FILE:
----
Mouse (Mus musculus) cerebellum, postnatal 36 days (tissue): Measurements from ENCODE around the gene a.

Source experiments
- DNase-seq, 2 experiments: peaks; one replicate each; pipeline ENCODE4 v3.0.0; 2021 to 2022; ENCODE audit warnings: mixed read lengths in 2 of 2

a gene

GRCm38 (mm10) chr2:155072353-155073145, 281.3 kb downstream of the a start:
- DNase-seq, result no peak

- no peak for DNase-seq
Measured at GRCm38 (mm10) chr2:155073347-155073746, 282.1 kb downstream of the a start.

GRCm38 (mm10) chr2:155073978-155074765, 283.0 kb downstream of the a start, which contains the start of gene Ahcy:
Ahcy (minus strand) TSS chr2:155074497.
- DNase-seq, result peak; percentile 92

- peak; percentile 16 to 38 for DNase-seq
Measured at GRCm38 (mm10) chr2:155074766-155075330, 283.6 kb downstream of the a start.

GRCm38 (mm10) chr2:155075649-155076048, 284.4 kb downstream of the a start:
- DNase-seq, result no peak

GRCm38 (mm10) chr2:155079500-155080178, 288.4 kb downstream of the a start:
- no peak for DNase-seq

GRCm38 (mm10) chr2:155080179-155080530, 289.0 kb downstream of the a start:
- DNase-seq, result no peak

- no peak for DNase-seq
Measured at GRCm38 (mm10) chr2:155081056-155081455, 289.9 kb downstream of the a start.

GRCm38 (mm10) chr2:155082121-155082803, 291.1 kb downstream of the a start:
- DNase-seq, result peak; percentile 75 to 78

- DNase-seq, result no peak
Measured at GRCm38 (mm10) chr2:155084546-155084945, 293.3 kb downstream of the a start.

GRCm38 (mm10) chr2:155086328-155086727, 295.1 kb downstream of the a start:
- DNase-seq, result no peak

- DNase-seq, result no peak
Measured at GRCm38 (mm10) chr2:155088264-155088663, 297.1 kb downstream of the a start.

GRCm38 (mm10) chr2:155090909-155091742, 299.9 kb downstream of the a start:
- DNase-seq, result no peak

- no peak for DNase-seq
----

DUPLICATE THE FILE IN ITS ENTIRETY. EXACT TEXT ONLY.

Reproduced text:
Mouse (Mus musculus) cerebellum, postnatal 36 days (tissue): Measurements from ENCODE around the gene a.

Source experiments
- DNase-seq, 2 experiments: peaks; one replicate each; pipeline ENCODE4 v3.0.0; 2021 to 2022; ENCODE audit warnings: mixed read lengths in 2 of 2

a gene

GRCm38 (mm10) chr2:155072353-155073145, 281.3 kb downstream of the a start:
- DNase-seq, result no peak

- no peak for DNase-seq
Measured at GRCm38 (mm10) chr2:155073347-155073746, 282.1 kb downstream of the a start.

GRCm38 (mm10) chr2:155073978-155074765, 283.0 kb downstream of the a start, which contains the start of gene Ahcy:
Ahcy (minus strand) TSS chr2:155074497.
- DNase-seq, result peak; percentile 92

- peak; percentile 16 to 38 for DNase-seq
Measured at GRCm38 (mm10) chr2:155074766-155075330, 283.6 kb downstream of the a start.

GRCm38 (mm10) chr2:155075649-155076048, 284.4 kb downstream of the a start:
- DNase-seq, result no peak

GRCm38 (mm10) chr2:155079500-155080178, 288.4 kb downstream of the a start:
- no peak for DNase-seq

GRCm38 (mm10) chr2:155080179-155080530, 289.0 kb downstream of the a start:
- DNase-seq, result no peak

- no peak for DNase-seq
Measured at GRCm38 (mm10) chr2:155081056-155081455, 289.9 kb downstream of the a start.

GRCm38 (mm10) chr2:155082121-155082803, 291.1 kb downstream of the a start:
- DNase-seq, result peak; percentile 75 to 78

- DNase-seq, result no peak
Measured at GRCm38 (mm10) chr2:155084546-155084945, 293.3 kb downstream of the a start.

GRCm38 (mm10) chr2:155086328-155086727, 295.1 kb downstream of the a start:
- DNase-seq, result no peak

- DNase-seq, result no peak
Measured at GRCm38 (mm10) chr2:155088264-155088663, 297.1 kb downstream of the a start.

GRCm38 (mm10) chr2:155090909-155091742, 299.9 kb downstream of the a start:
- DNase-seq, result no peak

- no peak for DNase-seq